Boxing could be enjoying a major B-12 shot right now. Manny Pacquiao and Floyd Mayweather Jr. could be hyping the second in a highly lucrative series of fights. They could be setting up other contenders for when that well runs dry. Someone could be trying to make sense of the dropped dinner plate that is the heavyweight division.
Instead, Pacquiao is mulling offers for rematches that mean nothing while Mayweather is riding his Segway around a mansion paid for by fans who had some foolish expectation he was a competitor. And their sport is sinking into the ground.
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Of the trifecta of pay-per-view attractions in this country -- the UFC, the WWE and boxing -- only the UFC and WWE have anything approaching a steady business. When boxing offers an event that features neither Mayweather nor Pacquiao, it sinks like a stone. And even with those two, 2009's Pacquiao-Miguel Cotto and Mayweather-Juan Manuel Marquez bouts failed to exceed the buy rates for UFC 100. The boxer who devours most of the media's attention, Mike Tyson, hasn't fought in five years and will never fight again.
Boxing is inert. It's passionless, stagnant and impossibly arrogant. Mayweather -- who seems to bear the brunt of the blame for the Pacquiao fight not happening -- should thank the fortune-makers he has a rival in his prime and in his era. Rivals define careers. He should want to embolden the sport that gave him so much. He should want to muzzle the criticism that it's on life support. He should beg Pacquiao for the fight.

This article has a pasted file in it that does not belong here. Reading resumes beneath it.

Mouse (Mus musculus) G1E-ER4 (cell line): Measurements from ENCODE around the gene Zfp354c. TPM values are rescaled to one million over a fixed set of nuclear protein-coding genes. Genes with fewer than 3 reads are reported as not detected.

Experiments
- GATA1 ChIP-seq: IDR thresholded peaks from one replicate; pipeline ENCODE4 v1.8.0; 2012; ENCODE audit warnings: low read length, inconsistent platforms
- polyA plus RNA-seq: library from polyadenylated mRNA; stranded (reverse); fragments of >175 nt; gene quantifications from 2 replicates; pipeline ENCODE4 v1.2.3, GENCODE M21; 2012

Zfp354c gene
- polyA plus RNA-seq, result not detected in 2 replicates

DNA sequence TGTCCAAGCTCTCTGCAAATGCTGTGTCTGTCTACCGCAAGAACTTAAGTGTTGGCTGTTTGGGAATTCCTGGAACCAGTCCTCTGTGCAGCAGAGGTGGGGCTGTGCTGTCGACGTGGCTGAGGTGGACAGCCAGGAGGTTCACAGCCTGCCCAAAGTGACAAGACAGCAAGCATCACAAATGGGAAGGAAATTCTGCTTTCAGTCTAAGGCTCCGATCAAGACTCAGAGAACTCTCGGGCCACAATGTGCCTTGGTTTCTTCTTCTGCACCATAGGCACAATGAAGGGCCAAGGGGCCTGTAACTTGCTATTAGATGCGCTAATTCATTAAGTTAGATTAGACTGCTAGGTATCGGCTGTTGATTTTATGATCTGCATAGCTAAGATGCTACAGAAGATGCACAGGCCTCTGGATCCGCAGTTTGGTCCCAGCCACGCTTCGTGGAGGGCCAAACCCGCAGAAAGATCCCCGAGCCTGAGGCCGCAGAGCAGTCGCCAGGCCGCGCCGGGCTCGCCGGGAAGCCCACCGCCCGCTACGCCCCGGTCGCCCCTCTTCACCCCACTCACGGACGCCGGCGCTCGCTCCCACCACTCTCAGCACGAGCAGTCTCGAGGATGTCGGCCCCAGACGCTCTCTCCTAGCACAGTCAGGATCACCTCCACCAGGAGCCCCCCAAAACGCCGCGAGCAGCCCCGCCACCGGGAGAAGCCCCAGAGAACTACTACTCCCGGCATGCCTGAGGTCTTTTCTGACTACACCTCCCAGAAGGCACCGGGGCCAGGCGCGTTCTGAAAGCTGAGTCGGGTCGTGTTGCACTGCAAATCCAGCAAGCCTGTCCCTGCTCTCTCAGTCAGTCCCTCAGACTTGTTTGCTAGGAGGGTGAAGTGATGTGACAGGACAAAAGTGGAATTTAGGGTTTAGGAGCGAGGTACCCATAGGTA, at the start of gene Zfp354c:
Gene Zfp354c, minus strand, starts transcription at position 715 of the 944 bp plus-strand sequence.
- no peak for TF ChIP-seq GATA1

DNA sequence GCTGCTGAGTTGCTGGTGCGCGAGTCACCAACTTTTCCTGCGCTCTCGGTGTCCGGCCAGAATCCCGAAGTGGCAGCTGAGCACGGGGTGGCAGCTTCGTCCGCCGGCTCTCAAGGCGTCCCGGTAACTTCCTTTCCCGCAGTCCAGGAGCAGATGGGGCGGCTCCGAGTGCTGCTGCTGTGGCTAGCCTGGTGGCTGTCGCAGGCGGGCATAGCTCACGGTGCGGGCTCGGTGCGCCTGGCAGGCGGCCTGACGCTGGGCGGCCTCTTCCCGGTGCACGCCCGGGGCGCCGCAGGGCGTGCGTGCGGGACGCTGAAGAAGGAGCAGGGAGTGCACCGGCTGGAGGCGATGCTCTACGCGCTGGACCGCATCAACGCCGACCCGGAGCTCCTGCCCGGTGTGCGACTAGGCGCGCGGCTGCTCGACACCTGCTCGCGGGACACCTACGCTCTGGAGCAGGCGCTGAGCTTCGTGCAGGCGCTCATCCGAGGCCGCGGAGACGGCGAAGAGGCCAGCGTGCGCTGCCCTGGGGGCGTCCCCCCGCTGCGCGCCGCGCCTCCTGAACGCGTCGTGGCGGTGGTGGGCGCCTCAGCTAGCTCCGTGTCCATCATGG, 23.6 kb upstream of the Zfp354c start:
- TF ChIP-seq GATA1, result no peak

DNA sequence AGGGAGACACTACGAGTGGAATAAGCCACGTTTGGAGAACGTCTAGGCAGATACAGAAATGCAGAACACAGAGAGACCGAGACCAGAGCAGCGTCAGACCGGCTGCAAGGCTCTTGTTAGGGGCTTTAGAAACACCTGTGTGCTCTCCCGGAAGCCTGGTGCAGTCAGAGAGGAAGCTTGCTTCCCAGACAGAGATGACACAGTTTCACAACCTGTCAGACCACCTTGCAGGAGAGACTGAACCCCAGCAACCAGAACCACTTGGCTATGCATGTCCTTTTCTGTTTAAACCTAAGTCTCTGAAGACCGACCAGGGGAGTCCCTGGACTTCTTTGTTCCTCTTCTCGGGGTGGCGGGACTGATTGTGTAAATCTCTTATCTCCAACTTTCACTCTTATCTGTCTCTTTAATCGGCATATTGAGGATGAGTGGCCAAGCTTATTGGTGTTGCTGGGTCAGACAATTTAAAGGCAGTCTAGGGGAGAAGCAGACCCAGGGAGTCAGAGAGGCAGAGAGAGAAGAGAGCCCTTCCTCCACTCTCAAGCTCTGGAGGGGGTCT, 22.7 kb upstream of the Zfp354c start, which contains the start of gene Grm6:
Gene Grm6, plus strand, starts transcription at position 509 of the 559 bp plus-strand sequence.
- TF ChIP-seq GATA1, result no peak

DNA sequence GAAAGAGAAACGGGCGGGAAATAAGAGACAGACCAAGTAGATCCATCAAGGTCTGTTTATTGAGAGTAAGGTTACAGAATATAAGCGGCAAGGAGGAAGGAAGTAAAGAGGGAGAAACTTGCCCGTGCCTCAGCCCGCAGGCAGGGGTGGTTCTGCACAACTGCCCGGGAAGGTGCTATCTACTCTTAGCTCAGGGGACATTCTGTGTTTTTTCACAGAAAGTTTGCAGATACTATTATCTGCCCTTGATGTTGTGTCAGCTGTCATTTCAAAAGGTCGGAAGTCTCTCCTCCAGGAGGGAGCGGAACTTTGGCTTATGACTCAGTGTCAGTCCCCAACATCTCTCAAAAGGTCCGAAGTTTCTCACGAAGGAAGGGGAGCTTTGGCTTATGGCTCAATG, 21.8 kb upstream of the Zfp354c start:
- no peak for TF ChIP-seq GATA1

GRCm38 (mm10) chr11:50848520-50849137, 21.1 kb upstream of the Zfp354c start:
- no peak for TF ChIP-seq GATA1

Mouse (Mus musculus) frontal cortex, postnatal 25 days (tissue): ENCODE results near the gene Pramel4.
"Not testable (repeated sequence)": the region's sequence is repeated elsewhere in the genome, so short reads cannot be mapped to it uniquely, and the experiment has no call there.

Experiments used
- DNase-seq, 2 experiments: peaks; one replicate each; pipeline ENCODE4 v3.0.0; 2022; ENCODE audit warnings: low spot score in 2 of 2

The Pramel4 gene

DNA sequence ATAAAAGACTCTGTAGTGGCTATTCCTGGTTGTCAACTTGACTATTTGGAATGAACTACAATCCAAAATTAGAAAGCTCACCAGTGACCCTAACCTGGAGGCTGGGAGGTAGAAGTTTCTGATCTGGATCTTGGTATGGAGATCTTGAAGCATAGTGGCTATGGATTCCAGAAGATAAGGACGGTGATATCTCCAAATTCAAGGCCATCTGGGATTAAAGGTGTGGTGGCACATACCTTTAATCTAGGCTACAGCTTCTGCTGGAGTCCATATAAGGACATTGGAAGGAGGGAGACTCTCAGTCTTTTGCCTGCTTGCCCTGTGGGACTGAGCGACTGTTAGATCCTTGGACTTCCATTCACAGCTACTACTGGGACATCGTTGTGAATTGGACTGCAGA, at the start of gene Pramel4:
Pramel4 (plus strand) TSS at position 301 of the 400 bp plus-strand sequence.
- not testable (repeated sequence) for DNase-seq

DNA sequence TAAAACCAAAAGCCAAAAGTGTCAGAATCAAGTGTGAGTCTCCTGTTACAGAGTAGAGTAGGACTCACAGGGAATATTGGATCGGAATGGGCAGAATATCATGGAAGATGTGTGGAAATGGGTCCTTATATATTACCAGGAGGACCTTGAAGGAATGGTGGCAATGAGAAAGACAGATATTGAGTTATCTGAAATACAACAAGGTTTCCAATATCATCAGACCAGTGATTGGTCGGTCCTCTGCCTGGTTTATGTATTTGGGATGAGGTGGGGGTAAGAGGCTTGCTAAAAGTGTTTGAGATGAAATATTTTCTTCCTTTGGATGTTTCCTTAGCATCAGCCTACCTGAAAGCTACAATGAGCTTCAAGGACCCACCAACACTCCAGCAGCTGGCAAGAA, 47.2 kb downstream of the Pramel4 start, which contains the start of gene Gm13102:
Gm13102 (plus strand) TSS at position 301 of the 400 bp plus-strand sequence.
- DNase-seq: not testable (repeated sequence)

If you think all this isn't helping rush along a serious paradigm shift in how combat sports are perceived, you're dreaming. The baseball and hockey lockouts -- rich men arguing over how to become richer -- disgusted fans, and that bad taste lingered for years. There was no alternative, though, if your thing was to watch a guy swing at a ball or puck. But fighting is different: If you're a boxing fan fed up with the red tape and the protracted negotiations and just the ceaseless crap, you can watch guys punch each other with regularity across the dial. (And kick and grapple.)
It's a sight compared to boxing: the blood, the wrestling, the sloppy composition of stand-up attacks. But boxing fans are fans in part because of the bare nature of fighting and the idea that bodies are just avatars for wills. There is nowhere that is more prominent than in MMA.
What could boxing do to stop that shift? Boxing's biggest problem is that it isn't Boxing, Inc. It's a series of fractured promotions with different agendas that can come together long enough only to irritate the sport's fans and erode goodwill. Nobody is growing up with boxing anymore. Men in their 20s to 40s are weaning their kids on the UFC. They're buying UFC toys and playing UFC video games. It's a multimedia assault.
There's no question that boxing will eventually regain its composure, either with the right fight or the emergence of another great athlete. The question is, will anyone be left to watch?